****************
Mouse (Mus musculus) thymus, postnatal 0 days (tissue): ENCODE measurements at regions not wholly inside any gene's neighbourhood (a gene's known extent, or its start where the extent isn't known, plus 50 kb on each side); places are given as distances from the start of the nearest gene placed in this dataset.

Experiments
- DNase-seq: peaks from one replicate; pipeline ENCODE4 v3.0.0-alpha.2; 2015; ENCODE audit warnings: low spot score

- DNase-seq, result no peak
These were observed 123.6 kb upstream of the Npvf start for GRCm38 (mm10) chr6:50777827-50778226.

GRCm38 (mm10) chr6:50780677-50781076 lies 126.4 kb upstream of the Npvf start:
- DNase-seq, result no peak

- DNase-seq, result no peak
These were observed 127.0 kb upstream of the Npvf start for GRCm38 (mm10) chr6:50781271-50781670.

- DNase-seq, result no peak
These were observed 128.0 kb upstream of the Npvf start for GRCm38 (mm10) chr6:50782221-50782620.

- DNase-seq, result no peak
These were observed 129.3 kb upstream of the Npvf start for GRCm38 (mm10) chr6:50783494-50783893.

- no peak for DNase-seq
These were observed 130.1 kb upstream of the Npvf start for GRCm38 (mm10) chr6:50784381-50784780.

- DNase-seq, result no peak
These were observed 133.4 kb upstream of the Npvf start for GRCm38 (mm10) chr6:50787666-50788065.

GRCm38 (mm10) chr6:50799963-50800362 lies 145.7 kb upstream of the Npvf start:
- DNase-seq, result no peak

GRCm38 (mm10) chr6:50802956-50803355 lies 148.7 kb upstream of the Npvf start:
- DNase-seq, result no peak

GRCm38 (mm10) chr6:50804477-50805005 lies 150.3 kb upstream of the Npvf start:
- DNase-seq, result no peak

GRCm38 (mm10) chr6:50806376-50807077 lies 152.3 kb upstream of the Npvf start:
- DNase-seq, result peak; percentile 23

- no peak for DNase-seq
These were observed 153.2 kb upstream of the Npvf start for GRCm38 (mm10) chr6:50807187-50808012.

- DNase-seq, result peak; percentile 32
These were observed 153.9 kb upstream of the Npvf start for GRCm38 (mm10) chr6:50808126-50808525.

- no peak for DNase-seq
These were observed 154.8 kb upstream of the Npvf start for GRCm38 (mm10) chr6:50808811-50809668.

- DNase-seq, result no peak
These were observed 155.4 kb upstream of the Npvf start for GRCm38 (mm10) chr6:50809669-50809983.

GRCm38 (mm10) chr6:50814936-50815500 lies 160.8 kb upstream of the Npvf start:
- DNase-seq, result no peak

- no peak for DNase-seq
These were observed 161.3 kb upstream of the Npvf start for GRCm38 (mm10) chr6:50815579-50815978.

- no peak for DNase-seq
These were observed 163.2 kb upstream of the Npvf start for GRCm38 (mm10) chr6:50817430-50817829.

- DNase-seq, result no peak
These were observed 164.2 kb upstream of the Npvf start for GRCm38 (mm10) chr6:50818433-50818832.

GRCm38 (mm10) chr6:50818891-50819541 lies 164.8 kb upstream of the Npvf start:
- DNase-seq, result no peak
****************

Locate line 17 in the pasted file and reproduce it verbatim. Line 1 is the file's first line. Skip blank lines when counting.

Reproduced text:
These were observed 133.4 kb upstream of the Npvf start for GRCm38 (mm10) chr6:50787666-50788065.